After Douglass Shooting, Baltimore School Board Reverses Position, Supports Bill Allowing Officers To Be Armed
Two weeks after a shooting in a Baltimore high school, the city’s school board reversed its position on whether school police should be allowed to carry weapons, voting 8-2 in support of legislation that would amend state law to authorize officers to patrol schools with guns.
The board’s decision comes a month after the 10 members voted unanimously against the idea of arming school police officers. The dramatic shift could provide a needed boost to state Del. Cheryl Glenn’s proposed legislation in Annapolis. Even if the board hadn’t thrown its support behind the bill, Glenn had said she would’ve continued to push for change after the recent shooting at Frederick Douglass High School.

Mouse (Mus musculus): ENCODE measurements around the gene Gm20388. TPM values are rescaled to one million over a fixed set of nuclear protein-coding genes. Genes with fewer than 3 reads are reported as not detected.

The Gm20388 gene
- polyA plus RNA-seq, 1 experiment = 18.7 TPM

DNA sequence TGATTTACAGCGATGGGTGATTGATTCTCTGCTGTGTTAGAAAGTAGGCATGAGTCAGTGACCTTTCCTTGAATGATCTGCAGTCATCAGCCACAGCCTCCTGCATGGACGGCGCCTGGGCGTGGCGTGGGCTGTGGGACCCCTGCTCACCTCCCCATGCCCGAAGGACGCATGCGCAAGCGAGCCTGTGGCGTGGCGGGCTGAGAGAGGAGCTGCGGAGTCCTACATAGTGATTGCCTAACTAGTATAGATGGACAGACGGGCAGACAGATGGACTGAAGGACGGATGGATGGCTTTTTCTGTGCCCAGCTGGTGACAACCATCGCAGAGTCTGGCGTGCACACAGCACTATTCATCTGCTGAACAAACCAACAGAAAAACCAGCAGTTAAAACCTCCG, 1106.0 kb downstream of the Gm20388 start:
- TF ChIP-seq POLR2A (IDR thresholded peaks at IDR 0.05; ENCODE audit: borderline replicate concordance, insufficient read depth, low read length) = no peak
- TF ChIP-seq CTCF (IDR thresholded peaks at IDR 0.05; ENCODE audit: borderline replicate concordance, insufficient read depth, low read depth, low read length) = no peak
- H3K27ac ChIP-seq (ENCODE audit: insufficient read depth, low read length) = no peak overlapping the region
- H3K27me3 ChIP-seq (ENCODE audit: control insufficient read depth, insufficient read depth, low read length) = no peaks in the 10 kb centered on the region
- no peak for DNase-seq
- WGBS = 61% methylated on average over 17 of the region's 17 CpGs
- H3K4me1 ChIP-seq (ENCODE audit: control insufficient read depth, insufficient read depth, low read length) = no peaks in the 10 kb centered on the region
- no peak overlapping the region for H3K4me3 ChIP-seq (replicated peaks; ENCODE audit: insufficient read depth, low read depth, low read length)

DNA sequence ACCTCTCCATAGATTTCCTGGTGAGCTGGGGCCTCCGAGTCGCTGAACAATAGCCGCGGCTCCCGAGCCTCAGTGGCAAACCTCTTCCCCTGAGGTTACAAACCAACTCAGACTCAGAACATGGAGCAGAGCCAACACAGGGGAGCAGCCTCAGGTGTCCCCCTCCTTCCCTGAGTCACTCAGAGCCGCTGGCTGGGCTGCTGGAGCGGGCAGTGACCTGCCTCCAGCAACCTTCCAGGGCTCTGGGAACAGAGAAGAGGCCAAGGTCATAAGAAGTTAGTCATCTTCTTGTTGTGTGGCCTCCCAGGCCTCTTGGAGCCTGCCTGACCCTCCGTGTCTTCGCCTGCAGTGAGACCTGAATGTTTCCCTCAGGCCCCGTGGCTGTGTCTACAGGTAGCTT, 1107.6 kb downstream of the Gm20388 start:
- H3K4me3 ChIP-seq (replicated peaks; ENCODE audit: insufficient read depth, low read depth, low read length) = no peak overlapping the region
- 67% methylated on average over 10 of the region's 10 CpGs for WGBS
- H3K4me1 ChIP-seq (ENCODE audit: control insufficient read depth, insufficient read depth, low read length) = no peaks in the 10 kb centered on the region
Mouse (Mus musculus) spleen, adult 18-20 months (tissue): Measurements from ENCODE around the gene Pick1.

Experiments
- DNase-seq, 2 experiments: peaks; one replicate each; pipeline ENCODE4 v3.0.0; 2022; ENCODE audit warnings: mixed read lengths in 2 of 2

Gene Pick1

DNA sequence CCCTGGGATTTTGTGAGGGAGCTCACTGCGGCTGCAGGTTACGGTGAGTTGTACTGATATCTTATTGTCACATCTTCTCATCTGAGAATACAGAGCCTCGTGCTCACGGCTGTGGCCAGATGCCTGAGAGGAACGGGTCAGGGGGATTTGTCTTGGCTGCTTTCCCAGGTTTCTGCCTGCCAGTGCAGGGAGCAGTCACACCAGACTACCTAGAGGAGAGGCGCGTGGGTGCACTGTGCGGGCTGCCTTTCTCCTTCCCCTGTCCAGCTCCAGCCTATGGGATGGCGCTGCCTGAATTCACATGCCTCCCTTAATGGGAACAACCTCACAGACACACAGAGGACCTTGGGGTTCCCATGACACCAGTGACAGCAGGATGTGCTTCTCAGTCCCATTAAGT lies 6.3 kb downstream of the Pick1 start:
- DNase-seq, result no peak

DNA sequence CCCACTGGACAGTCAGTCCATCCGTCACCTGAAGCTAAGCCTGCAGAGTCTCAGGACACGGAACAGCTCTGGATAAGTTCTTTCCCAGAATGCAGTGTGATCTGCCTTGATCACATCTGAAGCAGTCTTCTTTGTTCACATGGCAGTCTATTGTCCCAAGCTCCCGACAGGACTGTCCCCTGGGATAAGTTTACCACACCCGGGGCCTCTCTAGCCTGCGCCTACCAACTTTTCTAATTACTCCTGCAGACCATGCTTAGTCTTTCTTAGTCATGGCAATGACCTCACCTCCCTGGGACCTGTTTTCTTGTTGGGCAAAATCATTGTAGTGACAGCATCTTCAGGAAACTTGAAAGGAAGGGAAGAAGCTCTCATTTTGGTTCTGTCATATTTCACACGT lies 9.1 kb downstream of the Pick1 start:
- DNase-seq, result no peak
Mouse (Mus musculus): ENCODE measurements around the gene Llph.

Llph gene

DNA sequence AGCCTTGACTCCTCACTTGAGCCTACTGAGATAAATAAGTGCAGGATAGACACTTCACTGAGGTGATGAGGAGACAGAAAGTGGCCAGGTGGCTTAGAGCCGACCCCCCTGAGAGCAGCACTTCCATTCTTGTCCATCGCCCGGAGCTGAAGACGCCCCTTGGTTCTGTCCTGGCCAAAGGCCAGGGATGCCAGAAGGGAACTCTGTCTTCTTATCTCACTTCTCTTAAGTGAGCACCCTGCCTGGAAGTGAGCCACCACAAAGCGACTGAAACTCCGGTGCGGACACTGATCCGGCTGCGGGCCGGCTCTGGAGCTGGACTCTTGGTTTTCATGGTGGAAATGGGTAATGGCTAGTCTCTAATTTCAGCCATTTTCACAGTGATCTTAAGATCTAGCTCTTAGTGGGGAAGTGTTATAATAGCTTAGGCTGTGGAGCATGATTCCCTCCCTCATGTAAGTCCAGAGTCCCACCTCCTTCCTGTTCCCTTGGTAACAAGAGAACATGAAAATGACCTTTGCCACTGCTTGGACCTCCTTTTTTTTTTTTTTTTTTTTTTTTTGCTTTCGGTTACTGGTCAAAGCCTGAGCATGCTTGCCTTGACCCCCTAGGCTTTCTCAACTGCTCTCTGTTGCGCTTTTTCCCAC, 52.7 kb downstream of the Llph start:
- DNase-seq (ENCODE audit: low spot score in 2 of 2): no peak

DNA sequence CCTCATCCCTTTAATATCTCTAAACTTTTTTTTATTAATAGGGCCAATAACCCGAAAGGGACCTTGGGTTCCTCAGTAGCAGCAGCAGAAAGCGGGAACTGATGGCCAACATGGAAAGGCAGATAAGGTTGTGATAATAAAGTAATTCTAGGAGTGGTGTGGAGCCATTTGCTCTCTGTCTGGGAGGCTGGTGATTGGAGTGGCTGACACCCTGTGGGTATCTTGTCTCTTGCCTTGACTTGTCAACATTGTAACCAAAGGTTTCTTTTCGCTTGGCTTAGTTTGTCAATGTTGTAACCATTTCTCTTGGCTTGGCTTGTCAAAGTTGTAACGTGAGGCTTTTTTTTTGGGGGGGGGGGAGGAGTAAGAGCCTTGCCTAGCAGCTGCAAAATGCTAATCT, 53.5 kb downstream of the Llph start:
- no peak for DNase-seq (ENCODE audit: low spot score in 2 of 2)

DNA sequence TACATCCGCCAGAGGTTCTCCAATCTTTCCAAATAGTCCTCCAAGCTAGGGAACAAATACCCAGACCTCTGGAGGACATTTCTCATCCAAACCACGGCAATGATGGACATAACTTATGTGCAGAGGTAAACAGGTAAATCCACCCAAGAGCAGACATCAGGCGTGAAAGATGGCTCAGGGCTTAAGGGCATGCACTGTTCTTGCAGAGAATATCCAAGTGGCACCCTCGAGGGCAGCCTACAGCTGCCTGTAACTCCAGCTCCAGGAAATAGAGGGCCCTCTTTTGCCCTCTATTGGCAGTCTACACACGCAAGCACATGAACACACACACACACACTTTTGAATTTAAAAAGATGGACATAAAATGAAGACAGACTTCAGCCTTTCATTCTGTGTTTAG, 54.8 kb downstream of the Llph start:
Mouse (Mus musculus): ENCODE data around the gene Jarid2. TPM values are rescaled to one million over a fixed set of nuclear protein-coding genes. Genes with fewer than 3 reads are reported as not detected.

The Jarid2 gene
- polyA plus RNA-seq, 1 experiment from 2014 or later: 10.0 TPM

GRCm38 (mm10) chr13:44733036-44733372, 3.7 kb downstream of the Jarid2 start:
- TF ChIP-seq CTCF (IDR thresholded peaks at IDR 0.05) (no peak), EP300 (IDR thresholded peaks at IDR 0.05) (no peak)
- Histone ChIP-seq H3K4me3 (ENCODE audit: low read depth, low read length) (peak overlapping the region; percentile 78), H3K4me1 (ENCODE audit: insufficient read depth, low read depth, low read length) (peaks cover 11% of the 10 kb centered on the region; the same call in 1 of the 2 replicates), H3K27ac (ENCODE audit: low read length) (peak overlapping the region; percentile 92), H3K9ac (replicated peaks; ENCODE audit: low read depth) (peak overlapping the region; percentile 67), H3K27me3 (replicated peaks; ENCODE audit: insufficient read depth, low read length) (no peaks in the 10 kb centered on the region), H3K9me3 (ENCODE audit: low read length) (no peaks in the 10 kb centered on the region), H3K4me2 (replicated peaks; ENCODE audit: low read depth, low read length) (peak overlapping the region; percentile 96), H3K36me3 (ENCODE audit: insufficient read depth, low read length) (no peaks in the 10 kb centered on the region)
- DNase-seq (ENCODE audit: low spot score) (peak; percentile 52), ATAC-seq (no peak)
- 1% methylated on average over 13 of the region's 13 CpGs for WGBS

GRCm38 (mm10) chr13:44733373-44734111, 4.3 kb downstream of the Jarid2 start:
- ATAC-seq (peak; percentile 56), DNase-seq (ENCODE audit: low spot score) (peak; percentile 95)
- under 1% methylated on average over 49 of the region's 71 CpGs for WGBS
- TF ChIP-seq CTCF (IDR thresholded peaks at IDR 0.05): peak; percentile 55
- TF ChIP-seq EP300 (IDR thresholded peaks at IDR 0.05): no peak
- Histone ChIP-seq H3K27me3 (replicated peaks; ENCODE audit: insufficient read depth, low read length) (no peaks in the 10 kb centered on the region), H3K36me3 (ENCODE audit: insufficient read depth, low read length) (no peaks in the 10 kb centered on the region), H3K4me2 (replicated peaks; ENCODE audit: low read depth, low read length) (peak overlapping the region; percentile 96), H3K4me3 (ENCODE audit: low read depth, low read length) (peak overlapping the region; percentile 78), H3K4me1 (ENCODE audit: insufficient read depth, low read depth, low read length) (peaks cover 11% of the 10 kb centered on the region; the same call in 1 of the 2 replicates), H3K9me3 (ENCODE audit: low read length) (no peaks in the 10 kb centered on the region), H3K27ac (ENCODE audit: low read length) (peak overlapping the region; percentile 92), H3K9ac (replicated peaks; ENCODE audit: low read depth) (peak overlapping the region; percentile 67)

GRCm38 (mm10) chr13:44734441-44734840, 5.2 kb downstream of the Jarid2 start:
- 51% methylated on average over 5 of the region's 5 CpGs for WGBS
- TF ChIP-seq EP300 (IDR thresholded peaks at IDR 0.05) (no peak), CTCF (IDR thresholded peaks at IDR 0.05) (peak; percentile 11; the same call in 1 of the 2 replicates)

Neil Davis, a 25-year-old family member of a student, came into Douglass on Feb. 8 and shot special education assistant Michael Marks, according to police. The 56-year-old longtime staffer was seriously injured but survived.
The shooting instantly revived the debate over whether school police should be allowed to carry their guns, a contentious issue that’s long divided parents, students and lawmakers. Those on both sides of the issue stridently believe their point of view represents the best way to keep kids safe.